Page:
Accessible healing gardens, walking paths, and access to a nature preserve accommodates patients, students, staff, and community members in need of respite and relaxation. Spaces are barrier free and scaled to provide an intimate experience and social interactions.
Infrastructure is designed with resiliency and equipped to act as the disaster relief area for the community at times of crisis. The space links Bloomington’s forest preserve and Indiana University’s sustainable campus by extending its campus trails and pathways onto the site, inviting the community to experience and interact with the buildings and outdoor spaces.
Special attention was focused on dedicating open areas to restore native habitat. The project received the Tree Campus Healthcare certification by The Arbor Day Foundation.
By promoting and linking the region, Bloomington, and Indiana University, the site creates a diversity of inclusivity to achieve an equitable paradigm.
The project site serves as a catalyst for health and wellness for Indiana University and the City of Bloomington. Education and wellness are foundational aspects of the hospital and education building, so the facility is designed to be open and inviting for multiple venues to support these programs.
The hospital has an extensive emergency department to care for people with a range of immediate and acute care needs with airlift capacity to Indianapolis for quaternary care.
These strategies form a physical connection, as well as educational program support, and engage human interaction and connectivity for the residents of Bloomington and students and faculty of Indiana University.
The site layout for the grounds maximizes existing woodlands and complements existing drainage patterns. The project’s stormwater system retains all on-site precipitation, mitigating its impact on downstream environments.
Landscape architecture incorporates local and natural materials – such as native plantings and limestone – that benefit existing habitats and reinforce sense of place. Native plants and grasses allow for reduced mowing, healthier plants, and more wildlife – such as birds and bees – to incorporate into the site.
The project is designed with water in mind across multiple fronts. The facility uses 28 percent less indoor water than a baseline building. This level of savings is obtained primarily through the utilization of low flow fixtures including showerheads that consume 1.5 gallons per minute (GPM) vs. a baseline 2.5 GPM as well as private lavatory faucets that consume 0.5 GPM vs. a baseline 2.2 GPM. A 46 percent savings in process water consumption is also a key part of overall savings.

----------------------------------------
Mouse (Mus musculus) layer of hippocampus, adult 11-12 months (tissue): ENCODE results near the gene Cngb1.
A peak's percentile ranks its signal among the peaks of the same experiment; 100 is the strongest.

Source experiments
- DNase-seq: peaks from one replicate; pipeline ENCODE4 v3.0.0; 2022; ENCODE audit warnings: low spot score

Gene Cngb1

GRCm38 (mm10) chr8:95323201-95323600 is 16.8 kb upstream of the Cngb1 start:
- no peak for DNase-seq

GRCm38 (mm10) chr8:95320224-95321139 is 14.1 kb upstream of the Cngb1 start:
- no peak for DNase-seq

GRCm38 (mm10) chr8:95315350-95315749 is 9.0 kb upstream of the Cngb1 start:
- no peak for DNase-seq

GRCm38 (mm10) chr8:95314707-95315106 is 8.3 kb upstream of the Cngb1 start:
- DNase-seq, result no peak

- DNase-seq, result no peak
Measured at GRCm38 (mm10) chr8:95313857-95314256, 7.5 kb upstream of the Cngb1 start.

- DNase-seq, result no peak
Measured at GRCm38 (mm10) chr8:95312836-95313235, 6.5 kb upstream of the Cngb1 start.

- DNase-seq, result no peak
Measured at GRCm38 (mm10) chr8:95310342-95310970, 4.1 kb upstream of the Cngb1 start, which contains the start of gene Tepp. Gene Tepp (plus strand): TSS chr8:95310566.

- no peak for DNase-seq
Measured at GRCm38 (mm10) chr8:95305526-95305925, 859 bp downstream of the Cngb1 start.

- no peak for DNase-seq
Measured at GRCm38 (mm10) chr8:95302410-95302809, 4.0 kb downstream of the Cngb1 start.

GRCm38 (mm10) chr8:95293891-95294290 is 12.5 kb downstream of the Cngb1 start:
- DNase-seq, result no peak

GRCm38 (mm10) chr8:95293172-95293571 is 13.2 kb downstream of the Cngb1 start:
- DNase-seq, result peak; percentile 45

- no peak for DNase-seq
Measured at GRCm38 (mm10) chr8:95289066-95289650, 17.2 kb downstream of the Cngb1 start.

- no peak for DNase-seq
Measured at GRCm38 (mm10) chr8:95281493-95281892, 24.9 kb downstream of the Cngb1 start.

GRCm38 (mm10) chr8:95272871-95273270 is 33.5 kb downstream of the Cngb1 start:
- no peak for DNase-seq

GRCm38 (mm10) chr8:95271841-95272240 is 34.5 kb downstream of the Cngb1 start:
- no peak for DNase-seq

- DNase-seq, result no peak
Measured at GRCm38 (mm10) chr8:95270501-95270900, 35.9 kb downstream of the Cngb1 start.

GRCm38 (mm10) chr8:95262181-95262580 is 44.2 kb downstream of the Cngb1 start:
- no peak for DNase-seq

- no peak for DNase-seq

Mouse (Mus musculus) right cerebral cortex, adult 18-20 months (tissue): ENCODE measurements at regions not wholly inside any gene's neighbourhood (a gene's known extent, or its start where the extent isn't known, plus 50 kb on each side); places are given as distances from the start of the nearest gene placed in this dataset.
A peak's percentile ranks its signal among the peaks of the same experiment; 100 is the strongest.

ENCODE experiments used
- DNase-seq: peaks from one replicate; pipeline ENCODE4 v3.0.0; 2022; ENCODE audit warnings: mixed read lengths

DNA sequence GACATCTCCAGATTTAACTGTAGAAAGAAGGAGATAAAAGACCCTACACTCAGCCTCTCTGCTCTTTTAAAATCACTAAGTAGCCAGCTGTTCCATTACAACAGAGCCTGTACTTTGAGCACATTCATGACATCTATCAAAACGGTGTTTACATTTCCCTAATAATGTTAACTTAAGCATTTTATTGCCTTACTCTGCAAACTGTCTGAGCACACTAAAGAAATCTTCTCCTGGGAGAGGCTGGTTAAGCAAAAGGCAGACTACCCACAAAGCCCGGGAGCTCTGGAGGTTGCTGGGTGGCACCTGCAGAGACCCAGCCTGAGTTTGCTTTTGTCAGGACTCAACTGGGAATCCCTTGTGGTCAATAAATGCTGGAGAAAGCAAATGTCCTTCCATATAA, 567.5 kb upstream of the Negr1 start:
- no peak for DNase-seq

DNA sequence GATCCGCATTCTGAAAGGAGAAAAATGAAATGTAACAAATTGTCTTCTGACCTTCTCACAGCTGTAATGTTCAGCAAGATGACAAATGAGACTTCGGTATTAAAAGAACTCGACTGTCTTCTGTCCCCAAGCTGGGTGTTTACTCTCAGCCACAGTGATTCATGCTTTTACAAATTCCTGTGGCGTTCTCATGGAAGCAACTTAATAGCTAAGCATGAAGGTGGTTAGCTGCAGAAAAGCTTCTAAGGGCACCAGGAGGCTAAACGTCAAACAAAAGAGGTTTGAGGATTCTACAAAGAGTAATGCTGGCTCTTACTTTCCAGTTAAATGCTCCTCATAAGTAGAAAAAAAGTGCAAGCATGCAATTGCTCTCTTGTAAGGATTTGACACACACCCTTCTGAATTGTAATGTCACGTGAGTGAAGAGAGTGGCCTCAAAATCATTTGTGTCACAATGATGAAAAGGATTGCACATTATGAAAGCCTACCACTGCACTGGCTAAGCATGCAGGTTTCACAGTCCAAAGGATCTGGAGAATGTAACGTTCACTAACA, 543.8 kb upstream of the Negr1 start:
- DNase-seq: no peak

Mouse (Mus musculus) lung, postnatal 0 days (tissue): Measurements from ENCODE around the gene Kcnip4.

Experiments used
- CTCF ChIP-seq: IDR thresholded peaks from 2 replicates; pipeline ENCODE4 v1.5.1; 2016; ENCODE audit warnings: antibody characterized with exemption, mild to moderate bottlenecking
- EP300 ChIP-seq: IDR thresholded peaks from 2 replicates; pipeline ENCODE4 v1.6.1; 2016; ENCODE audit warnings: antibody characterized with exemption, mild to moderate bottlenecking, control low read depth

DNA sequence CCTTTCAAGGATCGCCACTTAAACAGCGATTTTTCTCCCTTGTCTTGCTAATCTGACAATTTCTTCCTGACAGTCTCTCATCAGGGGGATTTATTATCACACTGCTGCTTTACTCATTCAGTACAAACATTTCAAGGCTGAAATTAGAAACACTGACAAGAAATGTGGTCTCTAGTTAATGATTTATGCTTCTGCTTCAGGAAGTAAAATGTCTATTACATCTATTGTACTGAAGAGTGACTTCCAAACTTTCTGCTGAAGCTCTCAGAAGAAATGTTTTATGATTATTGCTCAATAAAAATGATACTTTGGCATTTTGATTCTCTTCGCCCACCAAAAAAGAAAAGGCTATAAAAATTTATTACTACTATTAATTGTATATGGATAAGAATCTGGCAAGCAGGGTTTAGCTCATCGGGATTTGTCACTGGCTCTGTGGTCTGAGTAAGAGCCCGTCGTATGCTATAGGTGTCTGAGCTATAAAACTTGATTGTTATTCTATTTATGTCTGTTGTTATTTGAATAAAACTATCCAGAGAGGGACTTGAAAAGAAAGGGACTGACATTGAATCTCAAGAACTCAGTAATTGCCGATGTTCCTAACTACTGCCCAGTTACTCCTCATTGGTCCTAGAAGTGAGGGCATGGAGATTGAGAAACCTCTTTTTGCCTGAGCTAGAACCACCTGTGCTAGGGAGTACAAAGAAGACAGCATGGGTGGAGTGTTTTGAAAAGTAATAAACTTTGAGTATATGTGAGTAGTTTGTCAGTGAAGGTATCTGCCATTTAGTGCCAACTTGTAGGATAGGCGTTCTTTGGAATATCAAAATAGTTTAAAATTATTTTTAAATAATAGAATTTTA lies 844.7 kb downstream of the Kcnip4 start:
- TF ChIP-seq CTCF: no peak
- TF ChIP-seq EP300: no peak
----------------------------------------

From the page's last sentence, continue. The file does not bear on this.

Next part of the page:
Exterior water consumption is minimized by using native and adaptive species that do not require any potable water for irrigation.
The process water used specifically in the cooling towers was also reduced by increasing the cycles of concentration. Maximizing the cooling towers’ cycles of concentration minimizes blowdown water quantity, reducing make-up water demands.
Stormwater is addressed in the design from both a quality and quantity standpoint. In terms of quality, measures were implemented to ensure a total suspended solids removal efficiency of 80 percent. Regarding quantity, the project used a campus-wide multifaceted treatment approach including hydrodynamic separators and a sediment forebay. The entire site is treated by the forebay before going into the detention pond before release.
A value-based decision process results in a highly energy-efficient facility, while care and education spaces contribute to curbing escalating costs.
At the start of the project, the idea of a regional hospital demanded an infrastructure to support a 50-year life span. IU Health’s mission to provide high quality care in a sustainable and cost-effective manner influenced the infrastructure system selection to be best in class and achieve LEED objectives.
Services such as water and power brought onto the site, as well as access, were designed with the assistance of the city transportation and local service providers to understand the impact on the community resources beyond the initial site. This interaction fostered creative redundancies in the infrastructure for water and power to minimize peak demands.